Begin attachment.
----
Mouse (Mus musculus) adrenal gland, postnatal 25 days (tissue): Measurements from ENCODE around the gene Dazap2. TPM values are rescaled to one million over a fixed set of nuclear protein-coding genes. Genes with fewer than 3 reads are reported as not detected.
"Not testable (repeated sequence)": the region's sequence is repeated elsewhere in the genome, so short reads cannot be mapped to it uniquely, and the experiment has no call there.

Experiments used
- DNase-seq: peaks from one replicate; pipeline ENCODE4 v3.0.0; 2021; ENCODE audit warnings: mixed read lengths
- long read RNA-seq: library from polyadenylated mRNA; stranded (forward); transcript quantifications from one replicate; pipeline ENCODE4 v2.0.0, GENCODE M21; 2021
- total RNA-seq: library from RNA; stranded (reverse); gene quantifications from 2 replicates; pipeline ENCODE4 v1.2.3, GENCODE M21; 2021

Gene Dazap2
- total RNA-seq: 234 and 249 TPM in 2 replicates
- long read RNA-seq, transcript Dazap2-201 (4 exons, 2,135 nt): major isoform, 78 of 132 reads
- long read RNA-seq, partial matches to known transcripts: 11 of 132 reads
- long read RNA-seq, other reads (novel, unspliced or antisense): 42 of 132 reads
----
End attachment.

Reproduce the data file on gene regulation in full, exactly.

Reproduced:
Mouse (Mus musculus) adrenal gland, postnatal 25 days (tissue): Measurements from ENCODE around the gene Dazap2. TPM values are rescaled to one million over a fixed set of nuclear protein-coding genes. Genes with fewer than 3 reads are reported as not detected.
"Not testable (repeated sequence)": the region's sequence is repeated elsewhere in the genome, so short reads cannot be mapped to it uniquely, and the experiment has no call there.

Experiments used
- DNase-seq: peaks from one replicate; pipeline ENCODE4 v3.0.0; 2021; ENCODE audit warnings: mixed read lengths
- long read RNA-seq: library from polyadenylated mRNA; stranded (forward); transcript quantifications from one replicate; pipeline ENCODE4 v2.0.0, GENCODE M21; 2021
- total RNA-seq: library from RNA; stranded (reverse); gene quantifications from 2 replicates; pipeline ENCODE4 v1.2.3, GENCODE M21; 2021

Gene Dazap2
- total RNA-seq: 234 and 249 TPM in 2 replicates
- long read RNA-seq, transcript Dazap2-201 (4 exons, 2,135 nt): major isoform, 78 of 132 reads
- long read RNA-seq, partial matches to known transcripts: 11 of 132 reads
- long read RNA-seq, other reads (novel, unspliced or antisense): 42 of 132 reads